King Charles III
From 03 April 2014 to 31 May 2014
Review by Philip Fisher
When Mike Bartlett pitched his "future history play" to favourite director, Rupert Goold, he might have met with incredulity. The best methodology would have been to invoke radio show I'm Sorry I Haven't a Clue.
What the playwright has created, at the risk of execution or the very least incarceration for treason, is a light comedy imagining a short period in the future life of our next King, written in the style of William Shakespeare.
All credit should go to Bartlett and Goold, whose greatest collaborative success was the magnificent Earthquakes in London, for dressing up what is ostensibly a lightweight political satire in sumptuous new clothing.
The tone is set cleverly by composer Jocelyn Pook's minimalist Requiem, possibly inspired by Michael Nyman or Philip Glass. This commemorates the passing of a lady who worked tirelessly for seven decades to uphold the reputations of her family and country.
King Charles III is set in the near future when, at an age at which most of us would be contemplating retirement were public coffers not forcing regular increases in the statutory age, he mourns the loss of his regal mother and begins a new job.
To give credit to Tim Pigott-Smith's principled monarch, he decides to stand up to both Adam James as the suave Labour Prime Minister and Nicholas Rowe playing his even smarmier Tory counterpart, the pair ironically named Evans & Stevens.
The constitutional crisis that the new King engenders causes consternation across the country to the extent that, in order to prevent civil unrest, a tank is deployed in the Palace gardens.
Charles's actions reverberate a generation down. His son and daughter-in-law, portrayed by Oliver Chris and Lydia Wilson (mirroring some mythical Scots), seem less inclined than he was to wait a further half-century for power.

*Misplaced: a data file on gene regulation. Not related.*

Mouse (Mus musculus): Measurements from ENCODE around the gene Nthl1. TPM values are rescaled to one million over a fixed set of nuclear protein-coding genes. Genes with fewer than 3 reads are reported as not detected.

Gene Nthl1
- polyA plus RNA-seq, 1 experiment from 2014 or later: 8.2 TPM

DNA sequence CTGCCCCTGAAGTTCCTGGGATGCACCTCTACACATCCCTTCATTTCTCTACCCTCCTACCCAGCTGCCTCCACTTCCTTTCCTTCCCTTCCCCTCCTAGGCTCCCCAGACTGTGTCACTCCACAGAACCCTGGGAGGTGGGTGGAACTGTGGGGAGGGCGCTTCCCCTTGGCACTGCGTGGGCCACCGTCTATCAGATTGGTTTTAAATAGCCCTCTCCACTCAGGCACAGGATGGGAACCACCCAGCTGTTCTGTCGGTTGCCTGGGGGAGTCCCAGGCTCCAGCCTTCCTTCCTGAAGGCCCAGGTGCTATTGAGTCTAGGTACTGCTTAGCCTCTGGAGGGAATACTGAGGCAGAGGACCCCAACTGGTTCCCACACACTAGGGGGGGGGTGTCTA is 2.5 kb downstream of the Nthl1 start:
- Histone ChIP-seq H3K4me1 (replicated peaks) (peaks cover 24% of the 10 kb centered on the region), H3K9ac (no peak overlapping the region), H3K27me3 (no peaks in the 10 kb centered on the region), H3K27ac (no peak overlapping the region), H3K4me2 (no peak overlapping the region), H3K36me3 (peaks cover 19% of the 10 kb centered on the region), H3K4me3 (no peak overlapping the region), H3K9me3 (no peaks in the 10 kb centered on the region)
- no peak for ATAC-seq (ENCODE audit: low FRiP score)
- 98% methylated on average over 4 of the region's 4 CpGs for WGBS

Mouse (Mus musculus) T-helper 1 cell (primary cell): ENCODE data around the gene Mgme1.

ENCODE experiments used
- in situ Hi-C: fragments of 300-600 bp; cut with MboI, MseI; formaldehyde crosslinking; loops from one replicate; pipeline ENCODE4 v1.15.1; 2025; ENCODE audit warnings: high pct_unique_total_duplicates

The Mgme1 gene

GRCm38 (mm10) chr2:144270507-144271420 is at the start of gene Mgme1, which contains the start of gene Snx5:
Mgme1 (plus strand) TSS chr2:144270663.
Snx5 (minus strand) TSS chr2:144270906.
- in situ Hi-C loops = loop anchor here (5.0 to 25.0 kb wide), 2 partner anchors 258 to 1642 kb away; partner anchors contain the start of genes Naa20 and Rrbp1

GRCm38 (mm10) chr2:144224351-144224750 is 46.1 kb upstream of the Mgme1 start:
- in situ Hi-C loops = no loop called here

At the same time, Richard Goulding's Prince Hal (whose parentage is controversially questioned) plays fast and loose with a down-to-earth commoner, Tafline Steen taking the role of Jess, the only person on stage without a plummy accent.
A final twist is injected in the ghostly form of Katie Brayben as the new King's long-dead first wife.
The plotting is witty but what makes King Charles III special is the delivery. Mike Bartlett has written this futuristic fantasy as a high-class pastiche of Shakespeare, complete with heightened, poetic language and plotlines borrowed from a dozen or more of the Bard's finest works.
This must have presented a challenge but is pulled off with élan, assisted by direction which bridges the gap between past and present most effectively.
The final outcome is a contemporary play treacherously satirising Britain's greatest institution, the Royal family (not to mention politicians, civil servants and journalists). As such, it would certainly not have been countenanced in Shakespeare's day, when such behaviour would have left the writer bereft of his head.
The result is good fun, likely to be remembered more for its style than story. Even so, it is likely to have crowds rushing to Islington to witness and enjoy something far out of the ordinary.